During such a dialogue, the new EU high representative should stress the overwhelming importance for Turkey of its security and economic anchorage to the West in general and to the EU in particular. The depth of Turkey’s reliance on EU markets and on defense assurances from NATO, of which Turkey is a member, have long been the pillars of the country’s international posture. Now is the time to reinforce those pillars.
Once the hubbub of Turkey’s presidential election (and the appointment of a new government) is over and the EU’s institutional reshuffling is complete, the EU should resume serious work and introduce a more inclusive approach toward its southeastern neighbor. Late 2014 will likely be the first window of opportunity for a thorough examination of all pending issues between Turkey and the EU.
The many crises in the region and their repercussions on Turkey and the EU, as well as the problematic state of Turkey’s democratic standards, amply justify a new comprehensive dialogue. Fresh talks should be results-oriented and not drowned in the self-complacent ritual of “dialogue for the sake of dialogue” that has all too often characterized previous encounters.
A key element of any new EU-Turkey dialogue should be a clear road map setting out the major priorities for bilateral relations. Such a road map should be led by the high representative and should be built on five key components.
As part of its humanitarian policy, the EU provides assistance to Syrian refugees in Turkey and Syria’s other neighbors. The EU first offered such aid to Turkey in 2011, when fewer than 10,000 Syrians had trickled across the border. Back then, Ankara refused, saying that Turkey would cope by itself and that the EU could write blank checks to the country’s emergency aid agency. Unfortunately—or fortunately, depending on one’s standpoint—the EU’s humanitarian agency, known as ECHO, does not work in that way. Relations on this issue have somewhat improved since 2011, and ECHO now has a permanent coordination team residing in Turkey.
But the Syrian refugee crisis has now taken on overwhelming proportions. Almost 800,000 refugees are officially registered with the UN refugee agency, while many others are not. The total number of Syrians living in Turkey is estimated at well over 1 million, some say close to 2 million. As I recently witnessed personally, the streets of central Istanbul are filled with Syrian beggars, while entire families spend the nights in the open in public parks along the coastal road leading to Istanbul Atatürk Airport. These highly unusual scenes in Turkey’s largest city are unsustainable from a humanitarian and societal point of view.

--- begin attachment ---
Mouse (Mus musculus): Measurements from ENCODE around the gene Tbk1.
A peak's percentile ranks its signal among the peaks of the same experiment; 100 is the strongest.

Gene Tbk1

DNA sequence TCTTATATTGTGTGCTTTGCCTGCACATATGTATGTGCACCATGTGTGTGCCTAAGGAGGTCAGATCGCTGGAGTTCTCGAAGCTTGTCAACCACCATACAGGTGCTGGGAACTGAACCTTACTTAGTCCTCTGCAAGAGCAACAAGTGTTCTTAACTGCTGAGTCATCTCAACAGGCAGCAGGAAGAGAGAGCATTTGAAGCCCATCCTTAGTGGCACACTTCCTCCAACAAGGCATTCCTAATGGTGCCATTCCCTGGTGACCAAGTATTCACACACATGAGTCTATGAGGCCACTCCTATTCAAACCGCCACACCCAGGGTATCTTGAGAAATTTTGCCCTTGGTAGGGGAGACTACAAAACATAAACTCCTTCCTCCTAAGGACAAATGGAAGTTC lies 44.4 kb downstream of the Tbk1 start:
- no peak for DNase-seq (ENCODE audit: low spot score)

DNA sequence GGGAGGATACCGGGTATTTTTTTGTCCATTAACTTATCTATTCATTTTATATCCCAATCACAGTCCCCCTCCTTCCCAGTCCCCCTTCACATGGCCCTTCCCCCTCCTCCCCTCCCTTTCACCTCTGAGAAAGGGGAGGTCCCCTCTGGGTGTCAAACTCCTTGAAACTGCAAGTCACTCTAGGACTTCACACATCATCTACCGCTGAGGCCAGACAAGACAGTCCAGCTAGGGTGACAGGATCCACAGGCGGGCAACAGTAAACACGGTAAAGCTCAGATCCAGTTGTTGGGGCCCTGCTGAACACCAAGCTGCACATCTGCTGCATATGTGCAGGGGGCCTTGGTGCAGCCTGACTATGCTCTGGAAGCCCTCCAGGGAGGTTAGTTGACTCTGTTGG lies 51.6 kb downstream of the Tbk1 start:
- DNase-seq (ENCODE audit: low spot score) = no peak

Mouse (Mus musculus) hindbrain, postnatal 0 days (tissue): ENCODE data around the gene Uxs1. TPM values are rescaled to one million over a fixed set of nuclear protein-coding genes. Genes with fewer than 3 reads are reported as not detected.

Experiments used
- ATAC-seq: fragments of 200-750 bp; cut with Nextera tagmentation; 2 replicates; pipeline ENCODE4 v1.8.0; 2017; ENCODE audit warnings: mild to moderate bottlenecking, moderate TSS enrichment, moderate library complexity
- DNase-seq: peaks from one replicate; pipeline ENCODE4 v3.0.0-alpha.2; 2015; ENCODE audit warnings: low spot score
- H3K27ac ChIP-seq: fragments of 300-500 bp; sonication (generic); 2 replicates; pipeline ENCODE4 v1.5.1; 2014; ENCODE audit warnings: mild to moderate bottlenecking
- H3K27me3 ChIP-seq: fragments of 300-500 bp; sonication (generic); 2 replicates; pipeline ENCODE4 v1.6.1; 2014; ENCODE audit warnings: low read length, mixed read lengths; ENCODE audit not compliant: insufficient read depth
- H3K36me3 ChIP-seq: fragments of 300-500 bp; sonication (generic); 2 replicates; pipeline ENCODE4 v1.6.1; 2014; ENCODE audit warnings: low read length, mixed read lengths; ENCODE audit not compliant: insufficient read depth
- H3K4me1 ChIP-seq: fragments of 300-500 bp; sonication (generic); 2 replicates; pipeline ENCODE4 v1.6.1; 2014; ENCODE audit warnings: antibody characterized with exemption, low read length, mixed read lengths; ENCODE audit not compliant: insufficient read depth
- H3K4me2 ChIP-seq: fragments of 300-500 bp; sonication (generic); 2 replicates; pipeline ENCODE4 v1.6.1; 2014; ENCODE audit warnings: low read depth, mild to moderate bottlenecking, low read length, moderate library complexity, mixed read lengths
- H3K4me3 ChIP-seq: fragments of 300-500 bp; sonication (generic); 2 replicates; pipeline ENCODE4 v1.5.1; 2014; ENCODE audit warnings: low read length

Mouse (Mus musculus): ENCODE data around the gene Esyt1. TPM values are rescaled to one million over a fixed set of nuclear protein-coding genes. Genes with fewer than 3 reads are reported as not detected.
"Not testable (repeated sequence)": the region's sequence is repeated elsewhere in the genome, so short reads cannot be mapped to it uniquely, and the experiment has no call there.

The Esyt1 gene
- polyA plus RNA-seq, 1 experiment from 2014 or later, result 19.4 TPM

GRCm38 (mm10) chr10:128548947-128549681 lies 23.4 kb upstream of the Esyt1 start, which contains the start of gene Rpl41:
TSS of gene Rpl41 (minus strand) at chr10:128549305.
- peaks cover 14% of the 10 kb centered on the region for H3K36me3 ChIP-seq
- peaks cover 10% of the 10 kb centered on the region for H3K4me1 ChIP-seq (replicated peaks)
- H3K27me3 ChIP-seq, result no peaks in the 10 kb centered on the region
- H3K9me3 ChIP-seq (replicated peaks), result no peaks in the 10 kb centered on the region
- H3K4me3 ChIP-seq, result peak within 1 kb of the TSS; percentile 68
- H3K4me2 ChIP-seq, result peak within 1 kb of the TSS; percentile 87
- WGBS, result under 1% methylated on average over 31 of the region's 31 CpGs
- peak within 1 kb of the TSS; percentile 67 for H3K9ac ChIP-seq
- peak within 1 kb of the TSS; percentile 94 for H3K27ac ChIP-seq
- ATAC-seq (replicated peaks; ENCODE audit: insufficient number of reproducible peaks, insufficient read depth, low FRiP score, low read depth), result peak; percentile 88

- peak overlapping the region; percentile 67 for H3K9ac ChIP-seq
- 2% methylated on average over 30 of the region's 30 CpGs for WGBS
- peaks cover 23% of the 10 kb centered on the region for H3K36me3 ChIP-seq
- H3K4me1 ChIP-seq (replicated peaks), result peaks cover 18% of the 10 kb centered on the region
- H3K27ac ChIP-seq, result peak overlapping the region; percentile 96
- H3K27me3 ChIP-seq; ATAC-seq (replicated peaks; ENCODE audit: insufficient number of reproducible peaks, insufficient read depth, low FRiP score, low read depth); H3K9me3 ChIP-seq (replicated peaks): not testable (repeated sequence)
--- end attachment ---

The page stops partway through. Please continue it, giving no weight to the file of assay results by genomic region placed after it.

It is high time for the EU and Turkey to agree that despite the country’s remarkable efforts, the Syrian refugee crisis is now an international issue, not just Turkey’s own problem. Brussels and Ankara must devise new modalities for humanitarian aid, and the EU should provide more substantial support according to EU standards that Turkey should accept. The two sides should take joint responsibility for this new arrangement, which should not be subject to petty disagreements. A further deterioration of the Syrian refugee situation in Turkey would inevitably lead to catastrophic human consequences.
Turkey and the EU should also continue to improve counterterrorism cooperation to thwart Western jihadists. After months of denial and reluctance, Ankara has recently acknowledged the problems linked to the presence of thousands of Turkish, European, and other Western jihadists in Syria and Iraq. A particular domestic threat comes from “returnee jihadists”—those who return home to commit terrorist acts in the West after fighting in the Middle East. The best way to tackle this menace is by means of thorough, seamless cooperation among relevant institutions. EU member-state agencies and the union’s counterterrorism coordinator should now work hand in hand with their Turkish counterparts and use all tools at their disposal, including those in the purview of the European Commission.
Paradoxically, Turkish travelers to the EU are treated less favorably there than citizens from many countries around the world that do not have the depth of economic and human relations that the EU and Turkey enjoy. Europe’s attitude toward Turkish visa applicants, which was shaped by the influx of large numbers of Turkish guest workers into Germany in the 1960s and 1970s, should evolve. EU political leaders should acknowledge that the union’s current, overly restrictive visa policy hurts its business interests, educational and cultural influence, and overall political standing in Turkey. The EU should make steady but tangible progress toward reforming its visa policy to make the EU a more welcoming destination for Turkish citizens.
The counterpart to visa facilitation is the EU-Turkey readmission agreement. This bilateral arrangement, which both sides signed in December 2013, establishes procedures for the readmission of irregular migrants who enter the EU from Turkey. Ankara should implement this agreement in earnest, while the EU should support Turkey as it negotiates its own readmission agreements with migrants’ countries of origin.
The unsung success story of EU-Turkey cooperation is the Erasmus+ program (and its predecessors), which has allowed tens of thousands of Turkish students, teachers, and researchers to access the EU’s best educational and research centers. This joint, co-funded program is a unique opportunity for both Turkey and the EU. Erasmus+ should be vastly expanded, not increased incrementally, to send a clear political signal: that the EU cares about the future of Turkey’s society and offers Turkey access to EU centers of excellence. The EU should carefully monitor fair access to the program, which should be based on applicants’ competence and potential.